What Is It?

Cost: Expensive and site dependent. 5%-25% additional cost for new construction. The fill itself is a major additional cost associated with this measure. Additional site landscaping costs can be built into design of new buildings. Building accessibility issues from elevation in urban areas may also add additional costs. A retaining wall may also be necessary. Costs may be offset by reductions in insurance rate.
Applications: Due to extensive site modification, much more suitable for new construction.

Elevating a building above base flood elevation (BFE) is an effective way to provide protection from storm-related flooding, as well as flooding from high tide due to sea level rise. A building can be raised above base flood elevation by using fill to elevate the building or to reshape the entire building site’s topography. Due to the significant modifications needed to bring the building site above BFE, elevating a building on fill is much more difficult for retrofits. Proper elevation of a site may provide reductions in flood insurance premiums—or even entirely remove the site from the flood zone by obtaining a letter of map revision.

While elevating a building site above BFE will provide protection from some flooding, it will not protect the site from wave action, which may scour the fill. As a result, FEMA does not permit the use of structural fill in V zones.[1] Elevation of sites over three feet is not recommended, as channelization can occur and flooding of adjacent, lower areas could be exacerbated. Proper assessment and mitigation of potential negative effects on the surrounding area as a result of site elevation should be considered. If the building site is not completely elevated over BFE, additional floodproofing measures can be utilized to maximize flood protection. A significant portion of the additional cost of elevating a building on fill stems from the fill itself. Use of recycled materials in the fill can help to reduce costs.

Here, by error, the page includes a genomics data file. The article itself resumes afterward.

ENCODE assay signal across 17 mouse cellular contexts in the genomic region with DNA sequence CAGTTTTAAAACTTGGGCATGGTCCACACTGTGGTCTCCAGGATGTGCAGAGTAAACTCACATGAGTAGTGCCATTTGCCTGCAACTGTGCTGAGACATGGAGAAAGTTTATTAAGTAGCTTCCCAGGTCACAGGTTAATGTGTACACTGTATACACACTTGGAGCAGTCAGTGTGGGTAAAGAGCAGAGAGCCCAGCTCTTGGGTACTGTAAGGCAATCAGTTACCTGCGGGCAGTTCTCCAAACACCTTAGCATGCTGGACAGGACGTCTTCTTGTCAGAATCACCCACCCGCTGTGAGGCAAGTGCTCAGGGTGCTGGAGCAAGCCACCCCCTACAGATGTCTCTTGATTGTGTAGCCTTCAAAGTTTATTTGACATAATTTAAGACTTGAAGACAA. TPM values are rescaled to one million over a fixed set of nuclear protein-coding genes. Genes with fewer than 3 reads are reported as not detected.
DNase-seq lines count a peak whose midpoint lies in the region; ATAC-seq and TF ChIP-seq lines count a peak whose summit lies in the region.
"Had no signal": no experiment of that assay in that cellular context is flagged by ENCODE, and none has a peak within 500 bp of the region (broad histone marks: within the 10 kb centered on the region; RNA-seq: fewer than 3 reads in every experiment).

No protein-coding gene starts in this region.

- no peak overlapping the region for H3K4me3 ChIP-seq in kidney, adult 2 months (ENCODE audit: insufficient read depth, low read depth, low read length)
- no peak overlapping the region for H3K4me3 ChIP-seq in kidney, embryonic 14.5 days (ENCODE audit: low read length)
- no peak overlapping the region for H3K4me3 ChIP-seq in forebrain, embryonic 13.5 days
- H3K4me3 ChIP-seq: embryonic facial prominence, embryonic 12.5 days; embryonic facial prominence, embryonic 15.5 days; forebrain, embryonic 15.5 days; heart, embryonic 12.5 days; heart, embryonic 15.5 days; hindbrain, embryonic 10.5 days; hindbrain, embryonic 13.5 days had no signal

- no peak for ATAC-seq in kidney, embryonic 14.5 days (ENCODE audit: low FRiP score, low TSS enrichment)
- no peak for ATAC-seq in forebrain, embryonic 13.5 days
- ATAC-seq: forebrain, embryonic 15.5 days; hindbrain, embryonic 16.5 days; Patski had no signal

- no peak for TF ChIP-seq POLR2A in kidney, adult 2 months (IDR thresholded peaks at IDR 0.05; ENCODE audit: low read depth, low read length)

• Protects a building from flooding by raising it above BFE.
  • Site elevation may reduce flood insurance premiums. Site may even potentially be removed from flood zone. Elevation of a large residential or non-residential building with a basement, enclosure, or crawlspace from BFE to 3 feet above BFE may reduce annual insurance rates by over 70%.
  • If entire building is raised above flood elevation, building area can be preserved.


  • Drainage and implications of site elevation on adjacent sites may prevent elevation of the site on fill. Additional costs related to assessing drainage and impacts on adjacent sites will be necessary.
  • Elevation of the building site in urban areas can create accessibility issues and have negative impacts on the streetscape and adjacent sidewalks.
  • The use of fill and potential need for a retaining wall will add significant costs to a new construction project.

Regulatory Impacts and Requirements

A summary of potential regulatory touchpoints follows:

  • FEMA does not permit elevation of building sites on fills in V zones.

Financing Options, Incentives, And Rebates

Additional Resources


  • General building contractors


Photo credit: City of New York- Department of Sanitation, Public Domain

[1] Defined by FEMA as an area along coasts subject to inundation by the 1-percent-annual-chance flood event with additional hazards associated with storm-induced waves.